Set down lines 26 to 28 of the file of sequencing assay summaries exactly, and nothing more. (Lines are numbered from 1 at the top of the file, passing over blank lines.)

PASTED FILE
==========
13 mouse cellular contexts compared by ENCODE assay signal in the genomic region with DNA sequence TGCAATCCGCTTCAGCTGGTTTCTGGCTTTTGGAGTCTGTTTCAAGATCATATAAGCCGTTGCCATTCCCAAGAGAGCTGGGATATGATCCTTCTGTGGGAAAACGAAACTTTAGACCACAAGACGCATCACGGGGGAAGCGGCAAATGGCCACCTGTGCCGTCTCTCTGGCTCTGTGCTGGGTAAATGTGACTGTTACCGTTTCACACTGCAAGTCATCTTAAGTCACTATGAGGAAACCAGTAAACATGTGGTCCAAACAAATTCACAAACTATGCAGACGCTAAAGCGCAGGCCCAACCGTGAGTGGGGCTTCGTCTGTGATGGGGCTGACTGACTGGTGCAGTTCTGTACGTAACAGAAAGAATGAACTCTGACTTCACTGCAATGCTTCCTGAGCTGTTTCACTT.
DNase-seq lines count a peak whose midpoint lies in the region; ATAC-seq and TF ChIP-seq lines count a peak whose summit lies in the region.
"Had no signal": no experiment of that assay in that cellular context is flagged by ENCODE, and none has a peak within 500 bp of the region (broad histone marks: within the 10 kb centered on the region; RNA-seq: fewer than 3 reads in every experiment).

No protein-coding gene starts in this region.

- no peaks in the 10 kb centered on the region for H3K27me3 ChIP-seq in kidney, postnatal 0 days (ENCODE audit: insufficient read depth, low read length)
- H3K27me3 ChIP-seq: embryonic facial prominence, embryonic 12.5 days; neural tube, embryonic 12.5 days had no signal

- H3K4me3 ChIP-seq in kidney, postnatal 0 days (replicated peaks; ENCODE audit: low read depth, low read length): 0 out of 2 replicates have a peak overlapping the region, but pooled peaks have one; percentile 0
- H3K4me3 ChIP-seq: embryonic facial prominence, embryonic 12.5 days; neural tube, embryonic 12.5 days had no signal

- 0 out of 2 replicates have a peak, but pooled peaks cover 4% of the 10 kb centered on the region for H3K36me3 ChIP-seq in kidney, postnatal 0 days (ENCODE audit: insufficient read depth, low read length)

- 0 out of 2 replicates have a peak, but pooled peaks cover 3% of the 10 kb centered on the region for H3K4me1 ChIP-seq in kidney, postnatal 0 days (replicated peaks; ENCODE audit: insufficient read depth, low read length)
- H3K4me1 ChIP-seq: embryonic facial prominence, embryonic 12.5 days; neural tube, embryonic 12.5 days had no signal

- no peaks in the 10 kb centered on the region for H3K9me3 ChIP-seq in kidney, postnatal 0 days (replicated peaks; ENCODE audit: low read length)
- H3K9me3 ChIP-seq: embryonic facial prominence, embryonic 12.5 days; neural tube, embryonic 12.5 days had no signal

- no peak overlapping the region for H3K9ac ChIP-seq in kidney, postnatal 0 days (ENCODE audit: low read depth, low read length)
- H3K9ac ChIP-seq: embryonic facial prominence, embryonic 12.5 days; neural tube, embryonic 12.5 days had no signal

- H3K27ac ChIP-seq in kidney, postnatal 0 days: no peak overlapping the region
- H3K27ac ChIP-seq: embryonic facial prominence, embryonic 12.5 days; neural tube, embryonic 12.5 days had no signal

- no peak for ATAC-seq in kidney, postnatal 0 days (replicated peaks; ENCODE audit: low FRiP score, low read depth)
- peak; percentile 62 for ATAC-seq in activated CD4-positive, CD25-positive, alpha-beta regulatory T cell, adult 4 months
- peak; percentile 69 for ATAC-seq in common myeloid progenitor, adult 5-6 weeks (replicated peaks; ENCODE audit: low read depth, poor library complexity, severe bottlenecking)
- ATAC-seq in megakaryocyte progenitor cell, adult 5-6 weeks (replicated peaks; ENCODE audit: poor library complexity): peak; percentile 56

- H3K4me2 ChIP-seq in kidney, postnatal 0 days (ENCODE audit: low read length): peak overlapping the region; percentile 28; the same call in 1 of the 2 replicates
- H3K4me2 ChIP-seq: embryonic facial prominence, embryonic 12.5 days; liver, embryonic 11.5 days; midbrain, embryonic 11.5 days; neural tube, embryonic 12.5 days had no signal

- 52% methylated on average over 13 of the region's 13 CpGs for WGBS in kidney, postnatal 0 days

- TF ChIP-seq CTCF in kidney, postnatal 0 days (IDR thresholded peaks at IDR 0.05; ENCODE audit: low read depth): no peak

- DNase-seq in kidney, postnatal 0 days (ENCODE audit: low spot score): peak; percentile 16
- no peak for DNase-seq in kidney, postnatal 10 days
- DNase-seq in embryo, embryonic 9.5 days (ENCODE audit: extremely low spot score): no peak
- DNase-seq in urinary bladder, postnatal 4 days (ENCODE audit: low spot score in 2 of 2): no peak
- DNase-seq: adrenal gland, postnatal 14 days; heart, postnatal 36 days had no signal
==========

- DNase-seq in kidney, postnatal 0 days (ENCODE audit: low spot score): peak; percentile 16
- no peak for DNase-seq in kidney, postnatal 10 days
- DNase-seq in embryo, embryonic 9.5 days (ENCODE audit: extremely low spot score): no peak